Postnatal Care a Priority, says CQC

The postnatal period is of crucial importance to the mental health of mothers and the development of their babies.

Unfortunately, a new study shows that the standard of NHS postnatal care received by some new mothers is “falling short” of what it should be.

The Care Quality Commission report highlighted the need for NHS trusts to pay more attention to both the experience of new mothers and their feedback regarding the level of care they receive.

However, it is not only postnatal care that has room for improvement; nearly one in four mothers surveyed said that they were left alone at a stage during childbirth when it worried them and nearly half felt they received inadequate information about postpartum health and recovery. Postnatal mental health is an area of particular concern, with 44 percent of women saying that they did not receive enough information regarding emotional health during the post-birth period.

In addition, many women expressed concern about the extent and availability of breastfeeding support they received from NHS antenatal services.

Furthermore, the Care Quality Commission described these shortcomings in maternity services as “disappointing” and highlighted the need to improve the situation.

There’s also plenty of good news, however; nearly nine in ten of the 17,611 women surveyed said that they felt that NHS maternity staff treated them with respect and dignity, while the CQC said that “overall, women reported positive experiences for many areas of their maternity care in 2018”. This includes:

  • Being asked how they feel emotionally during antenatal care
  • Feeling listened to by midwives during antenatal check-ups
  • Being spoken to in a way they understood during labour and birth
  • Having confidence and trust in the staff caring for them

Continuity of care is one of the issues highlighted, with only one in seven women seeing their labour midwife during antenatal care and more than two in ten saying that the midwife who saw them during the antenatal period was unaware of their medical history.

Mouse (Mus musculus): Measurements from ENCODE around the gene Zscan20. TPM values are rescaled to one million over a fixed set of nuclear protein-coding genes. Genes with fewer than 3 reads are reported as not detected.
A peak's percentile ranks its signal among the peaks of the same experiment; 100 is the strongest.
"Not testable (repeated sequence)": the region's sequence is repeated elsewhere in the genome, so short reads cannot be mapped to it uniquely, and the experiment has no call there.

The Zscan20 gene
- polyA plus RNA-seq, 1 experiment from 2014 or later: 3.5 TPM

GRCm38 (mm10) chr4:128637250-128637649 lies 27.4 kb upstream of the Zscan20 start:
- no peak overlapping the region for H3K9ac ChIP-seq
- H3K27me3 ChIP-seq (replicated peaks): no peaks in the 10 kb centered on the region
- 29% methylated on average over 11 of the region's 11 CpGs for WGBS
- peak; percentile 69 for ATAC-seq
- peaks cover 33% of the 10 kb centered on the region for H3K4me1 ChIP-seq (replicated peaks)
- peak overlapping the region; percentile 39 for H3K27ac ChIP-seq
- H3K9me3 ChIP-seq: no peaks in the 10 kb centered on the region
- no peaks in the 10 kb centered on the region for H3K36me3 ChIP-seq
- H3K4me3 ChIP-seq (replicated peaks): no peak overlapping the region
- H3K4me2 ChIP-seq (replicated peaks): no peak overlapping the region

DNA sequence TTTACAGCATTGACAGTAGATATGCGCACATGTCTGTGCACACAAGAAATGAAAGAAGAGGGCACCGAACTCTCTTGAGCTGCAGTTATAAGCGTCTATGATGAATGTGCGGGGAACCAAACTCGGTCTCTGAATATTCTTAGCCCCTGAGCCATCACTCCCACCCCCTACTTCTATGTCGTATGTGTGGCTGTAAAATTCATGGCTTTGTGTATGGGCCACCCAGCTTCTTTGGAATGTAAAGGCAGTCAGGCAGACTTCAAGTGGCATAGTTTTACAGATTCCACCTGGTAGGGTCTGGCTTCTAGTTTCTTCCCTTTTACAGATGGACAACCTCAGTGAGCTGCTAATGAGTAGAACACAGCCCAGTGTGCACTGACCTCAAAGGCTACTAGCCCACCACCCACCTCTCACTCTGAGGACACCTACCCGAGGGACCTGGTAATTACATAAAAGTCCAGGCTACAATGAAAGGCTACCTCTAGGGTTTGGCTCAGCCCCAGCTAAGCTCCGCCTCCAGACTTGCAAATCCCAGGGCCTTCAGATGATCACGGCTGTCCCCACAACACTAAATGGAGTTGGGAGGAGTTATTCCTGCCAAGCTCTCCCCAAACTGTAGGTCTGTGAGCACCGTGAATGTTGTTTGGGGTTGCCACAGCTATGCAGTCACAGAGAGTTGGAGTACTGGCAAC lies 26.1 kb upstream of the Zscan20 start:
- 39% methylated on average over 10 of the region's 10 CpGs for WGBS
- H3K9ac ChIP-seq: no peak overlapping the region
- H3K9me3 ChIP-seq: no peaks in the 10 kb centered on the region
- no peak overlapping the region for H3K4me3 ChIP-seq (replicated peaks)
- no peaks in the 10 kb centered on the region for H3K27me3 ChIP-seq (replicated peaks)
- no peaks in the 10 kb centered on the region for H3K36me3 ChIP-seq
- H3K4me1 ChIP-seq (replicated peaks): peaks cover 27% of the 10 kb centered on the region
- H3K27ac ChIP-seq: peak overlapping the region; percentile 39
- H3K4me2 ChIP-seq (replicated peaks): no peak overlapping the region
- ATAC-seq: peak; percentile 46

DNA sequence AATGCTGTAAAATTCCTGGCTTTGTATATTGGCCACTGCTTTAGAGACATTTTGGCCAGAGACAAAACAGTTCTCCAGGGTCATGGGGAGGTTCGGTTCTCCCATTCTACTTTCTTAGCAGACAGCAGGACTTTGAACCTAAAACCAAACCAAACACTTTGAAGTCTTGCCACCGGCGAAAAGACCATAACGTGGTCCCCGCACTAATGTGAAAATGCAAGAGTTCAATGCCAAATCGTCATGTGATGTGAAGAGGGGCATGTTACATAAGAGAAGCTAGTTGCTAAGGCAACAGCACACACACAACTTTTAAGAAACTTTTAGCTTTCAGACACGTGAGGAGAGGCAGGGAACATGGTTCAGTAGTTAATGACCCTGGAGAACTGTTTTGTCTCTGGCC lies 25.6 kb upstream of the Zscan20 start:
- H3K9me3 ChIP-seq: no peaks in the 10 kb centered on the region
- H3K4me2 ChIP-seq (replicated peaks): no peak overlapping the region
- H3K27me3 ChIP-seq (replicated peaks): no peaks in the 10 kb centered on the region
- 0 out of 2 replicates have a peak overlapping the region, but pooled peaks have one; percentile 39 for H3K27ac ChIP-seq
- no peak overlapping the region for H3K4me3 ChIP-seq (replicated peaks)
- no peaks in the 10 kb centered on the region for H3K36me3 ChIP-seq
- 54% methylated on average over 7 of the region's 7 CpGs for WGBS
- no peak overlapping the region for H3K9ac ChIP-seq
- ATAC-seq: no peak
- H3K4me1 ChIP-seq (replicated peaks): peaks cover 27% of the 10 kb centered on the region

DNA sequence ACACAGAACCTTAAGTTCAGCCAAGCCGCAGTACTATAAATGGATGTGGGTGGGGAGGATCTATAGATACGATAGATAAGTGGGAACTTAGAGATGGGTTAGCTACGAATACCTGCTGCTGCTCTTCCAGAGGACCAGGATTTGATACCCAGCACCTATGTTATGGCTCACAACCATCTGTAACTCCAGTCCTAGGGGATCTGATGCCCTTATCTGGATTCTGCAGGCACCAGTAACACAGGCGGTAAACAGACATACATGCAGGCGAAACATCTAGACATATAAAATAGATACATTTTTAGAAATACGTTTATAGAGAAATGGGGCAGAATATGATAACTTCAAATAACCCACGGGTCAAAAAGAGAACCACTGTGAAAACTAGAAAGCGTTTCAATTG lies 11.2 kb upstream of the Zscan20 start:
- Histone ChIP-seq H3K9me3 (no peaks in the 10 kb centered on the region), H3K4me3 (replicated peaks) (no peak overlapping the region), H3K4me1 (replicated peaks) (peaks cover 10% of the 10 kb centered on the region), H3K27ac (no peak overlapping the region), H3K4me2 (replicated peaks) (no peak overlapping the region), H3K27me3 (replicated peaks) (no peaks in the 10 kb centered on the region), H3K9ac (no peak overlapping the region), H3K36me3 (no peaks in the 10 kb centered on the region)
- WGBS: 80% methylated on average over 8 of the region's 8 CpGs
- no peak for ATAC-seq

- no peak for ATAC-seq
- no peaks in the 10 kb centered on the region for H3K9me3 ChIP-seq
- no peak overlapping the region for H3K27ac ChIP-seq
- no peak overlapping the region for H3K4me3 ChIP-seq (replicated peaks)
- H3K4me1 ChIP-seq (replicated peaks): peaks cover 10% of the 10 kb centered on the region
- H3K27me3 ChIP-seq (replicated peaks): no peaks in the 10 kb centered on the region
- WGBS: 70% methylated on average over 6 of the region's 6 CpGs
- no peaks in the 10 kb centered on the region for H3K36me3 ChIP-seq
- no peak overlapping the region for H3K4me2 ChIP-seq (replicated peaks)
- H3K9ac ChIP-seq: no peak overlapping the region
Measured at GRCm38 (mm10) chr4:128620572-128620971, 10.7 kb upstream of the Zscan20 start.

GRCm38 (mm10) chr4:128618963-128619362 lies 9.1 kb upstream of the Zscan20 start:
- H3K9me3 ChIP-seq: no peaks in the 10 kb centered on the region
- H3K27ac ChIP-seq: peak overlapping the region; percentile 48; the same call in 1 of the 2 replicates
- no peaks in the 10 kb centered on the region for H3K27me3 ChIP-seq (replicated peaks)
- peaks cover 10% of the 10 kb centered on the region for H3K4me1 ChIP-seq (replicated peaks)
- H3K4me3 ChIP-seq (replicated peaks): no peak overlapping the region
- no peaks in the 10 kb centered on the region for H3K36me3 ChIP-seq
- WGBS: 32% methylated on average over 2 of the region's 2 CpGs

And 44 per cent said they didn’t think they were given enough advice on the emotional changes they might experience.

‘The survey reveals a number of positive results, with support during antenatal check-ups and partner involvement showing encouraging upward trends,’ commented Nigel Acheson from the CQC.

“However, the results also indicate that in other areas women’s experiences continue to fall short. It is particularly disappointing to see that scores for questions about postnatal care remain poor – information provision, emotional support and communication after birth are all highlighted as areas where experiences could be improved. Similarly, ensuring greater continuity of care for women through the whole maternal journey is an area where trusts need to focus their attention.”

An Opportunity for Improvement

The latest Care Quality Commission maternity services survey should be seen as an opportunity to improve the experience of NHS postnatal care. Last year researchers at Harvard Medical School and at Brigham and Women’s Hospital in Boston, US, found that by improving the level of focus on managing pain and other concerns in the postnatal period, maternity professionals can improve long-term wellbeing outcomes for new mothers and their families.